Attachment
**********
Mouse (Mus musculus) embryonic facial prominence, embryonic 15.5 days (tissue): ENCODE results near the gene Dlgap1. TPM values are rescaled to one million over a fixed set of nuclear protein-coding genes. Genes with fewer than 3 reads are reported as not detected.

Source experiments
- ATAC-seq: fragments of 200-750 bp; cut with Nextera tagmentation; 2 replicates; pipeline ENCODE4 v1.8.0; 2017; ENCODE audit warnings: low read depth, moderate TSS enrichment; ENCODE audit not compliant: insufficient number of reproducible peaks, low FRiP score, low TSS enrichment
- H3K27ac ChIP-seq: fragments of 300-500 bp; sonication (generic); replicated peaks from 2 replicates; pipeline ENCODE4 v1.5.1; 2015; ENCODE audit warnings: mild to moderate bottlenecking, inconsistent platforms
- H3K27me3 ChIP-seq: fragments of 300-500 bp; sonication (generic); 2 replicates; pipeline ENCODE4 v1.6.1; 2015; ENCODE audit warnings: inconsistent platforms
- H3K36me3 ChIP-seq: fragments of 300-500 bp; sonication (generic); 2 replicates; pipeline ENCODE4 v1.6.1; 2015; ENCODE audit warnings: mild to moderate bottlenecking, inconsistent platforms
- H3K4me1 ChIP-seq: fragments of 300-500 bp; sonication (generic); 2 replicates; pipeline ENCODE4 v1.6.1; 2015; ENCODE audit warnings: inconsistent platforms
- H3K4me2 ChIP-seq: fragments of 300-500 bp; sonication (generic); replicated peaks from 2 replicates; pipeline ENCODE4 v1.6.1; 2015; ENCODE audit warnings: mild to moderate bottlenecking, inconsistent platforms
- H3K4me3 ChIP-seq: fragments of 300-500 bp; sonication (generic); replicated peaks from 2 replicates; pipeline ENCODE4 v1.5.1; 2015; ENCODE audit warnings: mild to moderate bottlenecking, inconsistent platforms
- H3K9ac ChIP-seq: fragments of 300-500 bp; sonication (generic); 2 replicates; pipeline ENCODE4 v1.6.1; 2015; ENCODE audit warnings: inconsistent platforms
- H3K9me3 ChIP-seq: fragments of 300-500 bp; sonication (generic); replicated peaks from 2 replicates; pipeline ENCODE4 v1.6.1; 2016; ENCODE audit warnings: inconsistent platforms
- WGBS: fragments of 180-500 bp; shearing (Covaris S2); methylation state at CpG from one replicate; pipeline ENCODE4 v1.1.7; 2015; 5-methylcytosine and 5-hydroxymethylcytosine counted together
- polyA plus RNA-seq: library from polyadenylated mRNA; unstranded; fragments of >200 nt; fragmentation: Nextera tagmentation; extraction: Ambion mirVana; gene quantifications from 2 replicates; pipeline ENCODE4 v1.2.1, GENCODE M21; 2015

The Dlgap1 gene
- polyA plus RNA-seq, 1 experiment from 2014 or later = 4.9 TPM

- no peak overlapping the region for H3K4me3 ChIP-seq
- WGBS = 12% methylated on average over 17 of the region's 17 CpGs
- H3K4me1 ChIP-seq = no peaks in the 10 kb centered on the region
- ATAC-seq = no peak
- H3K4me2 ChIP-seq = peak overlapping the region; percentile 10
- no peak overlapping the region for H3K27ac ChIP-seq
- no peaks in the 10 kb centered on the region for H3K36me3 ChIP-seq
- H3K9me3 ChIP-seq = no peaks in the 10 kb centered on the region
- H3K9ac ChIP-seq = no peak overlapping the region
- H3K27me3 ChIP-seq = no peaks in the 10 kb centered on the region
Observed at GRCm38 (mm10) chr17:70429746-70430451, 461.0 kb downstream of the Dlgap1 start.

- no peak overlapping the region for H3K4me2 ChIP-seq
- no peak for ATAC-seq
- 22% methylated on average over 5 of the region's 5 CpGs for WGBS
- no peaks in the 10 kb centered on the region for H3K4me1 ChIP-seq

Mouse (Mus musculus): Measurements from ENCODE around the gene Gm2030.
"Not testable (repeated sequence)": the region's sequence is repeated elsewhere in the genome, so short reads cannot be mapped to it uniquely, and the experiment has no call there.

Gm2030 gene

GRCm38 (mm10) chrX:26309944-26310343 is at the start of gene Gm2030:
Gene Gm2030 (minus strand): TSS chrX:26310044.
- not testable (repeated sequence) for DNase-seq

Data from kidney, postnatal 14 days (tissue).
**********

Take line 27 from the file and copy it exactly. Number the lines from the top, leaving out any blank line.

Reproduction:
- no peak overlapping the region for H3K4me2 ChIP-seq